In Baden-Baden, the solar yield had been decreasing until 2005 since start-up. Because of a calcification of the heat exchanger in the potable water circuit, the heat transfer to the potable water deteriorated. It was not until the rebuilding of the entire system in 2006 that the calcification could be reduced significantly and the solar yield rose again. In 2007 and 2008, the yield was low again, which was caused by reduced warm water consumption. In 2009, the consumption reached the initial level again and the yield could be increased thanks to a better handling of the calcification problem. There are no measurement data for 2010 largely due to the disrupted data acquisition.

At Waldbronn, problems with leaky heat exchangers caused a prolonged standstill in 2005 and 2006. After replacing the heat exchangers and re-commissioning of the pre-heating pools, the yield increased again considerably in 2007. In 2012 and 2013 the solar yield ist very low because of a long-term disorder of the system

The systems at Mindelheim and Freiburg Wilmersdorfer Straße ran smoothly with only few disruptions that did not affect the solar yield. The decrease in solar yield of these two systems is most likely due to reduced warm water consumption.

In sum, the highest yields, on average 587 kWh/m², were gained at Student Village Freiburg-Vauban. Most systems obtained their highest yield in 2003.

The measurement results of Holzgerlingen, Esslingen, Butzbach and Rottweil must be considered separately as we are dealing with a local heating network and solar cooling systems. Their yield cannot simply be compared to those of solar thermal systems for potable water heating.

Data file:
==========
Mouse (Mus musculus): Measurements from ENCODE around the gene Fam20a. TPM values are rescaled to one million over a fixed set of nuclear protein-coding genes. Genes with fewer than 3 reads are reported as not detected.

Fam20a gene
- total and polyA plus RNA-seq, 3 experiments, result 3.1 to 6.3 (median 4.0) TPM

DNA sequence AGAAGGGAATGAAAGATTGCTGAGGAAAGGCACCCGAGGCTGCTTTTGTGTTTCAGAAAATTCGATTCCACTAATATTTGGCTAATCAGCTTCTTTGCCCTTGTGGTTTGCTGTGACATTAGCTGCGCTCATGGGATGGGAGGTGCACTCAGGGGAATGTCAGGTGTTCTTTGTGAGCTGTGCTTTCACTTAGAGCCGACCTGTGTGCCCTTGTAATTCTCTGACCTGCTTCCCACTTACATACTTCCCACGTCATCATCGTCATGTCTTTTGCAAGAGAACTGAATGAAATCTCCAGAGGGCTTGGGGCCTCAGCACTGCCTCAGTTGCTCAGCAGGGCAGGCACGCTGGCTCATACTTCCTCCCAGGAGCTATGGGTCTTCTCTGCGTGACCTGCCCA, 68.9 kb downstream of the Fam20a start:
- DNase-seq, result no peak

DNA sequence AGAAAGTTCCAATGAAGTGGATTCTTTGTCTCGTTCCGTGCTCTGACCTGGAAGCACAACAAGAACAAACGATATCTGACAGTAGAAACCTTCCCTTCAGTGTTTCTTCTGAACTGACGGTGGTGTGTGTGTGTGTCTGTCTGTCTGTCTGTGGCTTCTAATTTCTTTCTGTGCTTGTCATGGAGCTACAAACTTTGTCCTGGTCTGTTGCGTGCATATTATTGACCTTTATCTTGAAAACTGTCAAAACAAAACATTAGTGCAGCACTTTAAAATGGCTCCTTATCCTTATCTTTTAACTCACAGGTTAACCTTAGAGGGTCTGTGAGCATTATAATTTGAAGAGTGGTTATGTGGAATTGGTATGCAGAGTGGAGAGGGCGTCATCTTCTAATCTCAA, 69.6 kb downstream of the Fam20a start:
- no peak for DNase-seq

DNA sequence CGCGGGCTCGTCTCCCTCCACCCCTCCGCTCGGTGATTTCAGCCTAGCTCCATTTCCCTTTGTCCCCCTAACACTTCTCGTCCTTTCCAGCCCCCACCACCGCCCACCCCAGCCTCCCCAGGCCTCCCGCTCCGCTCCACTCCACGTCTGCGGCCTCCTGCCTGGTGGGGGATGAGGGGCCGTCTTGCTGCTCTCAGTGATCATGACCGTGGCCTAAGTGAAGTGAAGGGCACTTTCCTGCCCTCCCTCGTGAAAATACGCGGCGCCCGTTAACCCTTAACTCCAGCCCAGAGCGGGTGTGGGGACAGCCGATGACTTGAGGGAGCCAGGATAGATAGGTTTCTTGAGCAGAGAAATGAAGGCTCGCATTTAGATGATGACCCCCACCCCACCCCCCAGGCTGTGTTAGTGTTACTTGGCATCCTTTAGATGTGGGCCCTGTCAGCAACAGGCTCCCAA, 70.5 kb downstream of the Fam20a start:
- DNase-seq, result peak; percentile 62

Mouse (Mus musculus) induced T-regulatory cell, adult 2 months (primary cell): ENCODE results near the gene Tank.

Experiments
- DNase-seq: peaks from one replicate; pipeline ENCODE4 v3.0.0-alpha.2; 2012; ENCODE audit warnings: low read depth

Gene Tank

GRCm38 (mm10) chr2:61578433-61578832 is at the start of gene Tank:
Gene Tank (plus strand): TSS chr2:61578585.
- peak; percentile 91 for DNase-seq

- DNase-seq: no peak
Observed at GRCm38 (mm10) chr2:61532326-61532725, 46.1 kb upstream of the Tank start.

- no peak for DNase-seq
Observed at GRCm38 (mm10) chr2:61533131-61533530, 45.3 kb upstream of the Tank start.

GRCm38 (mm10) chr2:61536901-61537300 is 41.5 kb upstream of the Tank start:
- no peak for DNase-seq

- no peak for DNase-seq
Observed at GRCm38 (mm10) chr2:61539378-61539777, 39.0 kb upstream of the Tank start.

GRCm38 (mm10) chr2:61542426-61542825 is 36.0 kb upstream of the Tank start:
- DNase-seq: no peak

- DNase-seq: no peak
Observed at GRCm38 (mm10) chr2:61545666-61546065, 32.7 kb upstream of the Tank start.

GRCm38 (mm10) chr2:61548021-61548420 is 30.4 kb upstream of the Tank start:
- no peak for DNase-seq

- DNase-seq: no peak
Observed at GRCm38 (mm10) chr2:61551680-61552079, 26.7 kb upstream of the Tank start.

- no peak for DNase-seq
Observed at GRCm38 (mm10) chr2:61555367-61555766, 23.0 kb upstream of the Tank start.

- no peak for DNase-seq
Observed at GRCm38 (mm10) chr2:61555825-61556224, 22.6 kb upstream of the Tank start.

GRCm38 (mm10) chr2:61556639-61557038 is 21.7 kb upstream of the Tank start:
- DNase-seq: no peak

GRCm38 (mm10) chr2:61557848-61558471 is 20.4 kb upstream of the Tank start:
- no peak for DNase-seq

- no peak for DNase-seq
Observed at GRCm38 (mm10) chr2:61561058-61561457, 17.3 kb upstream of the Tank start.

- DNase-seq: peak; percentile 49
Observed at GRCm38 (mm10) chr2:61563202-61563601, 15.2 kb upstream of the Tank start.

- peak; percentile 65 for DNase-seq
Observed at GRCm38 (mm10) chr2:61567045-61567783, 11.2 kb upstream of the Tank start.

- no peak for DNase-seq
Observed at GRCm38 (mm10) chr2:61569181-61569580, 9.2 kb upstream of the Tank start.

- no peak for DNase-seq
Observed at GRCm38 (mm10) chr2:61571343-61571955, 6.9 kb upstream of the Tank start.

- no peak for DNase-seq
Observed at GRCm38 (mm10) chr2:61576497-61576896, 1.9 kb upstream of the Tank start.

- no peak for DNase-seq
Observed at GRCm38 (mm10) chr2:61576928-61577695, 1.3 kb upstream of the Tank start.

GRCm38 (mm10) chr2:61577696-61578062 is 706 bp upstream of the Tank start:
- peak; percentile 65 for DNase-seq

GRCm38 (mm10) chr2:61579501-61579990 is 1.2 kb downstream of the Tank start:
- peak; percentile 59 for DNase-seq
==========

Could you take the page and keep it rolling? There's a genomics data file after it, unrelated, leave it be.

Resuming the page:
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The system’s efficiency indicates how many percent of the solar irradiation is converted into usable heat.

System’s Efficiency

The diagram on the right shows the average annual system’s efficiency of the individual solar thermal systems next to the values estimated through simulation. It is evident that Freiburg-Vauban features a higher system’s efficiency than the other systems. This can be explained by the collector efficiency which stays high all year round. The annual system’s efficiency of the solar thermal systems used for potable water heating lay between 30 % and 52 %. Due to some malfunctions and reduced warm water consumption, the system’s efficiency sometimes fell below 30 % for some systems.

Holzgerlingen, Esslingen, Butzbach and Rottweil fell below 30 % on a regular basis or remained just above that level, which is chiefly due to the higher temperature level of these systems.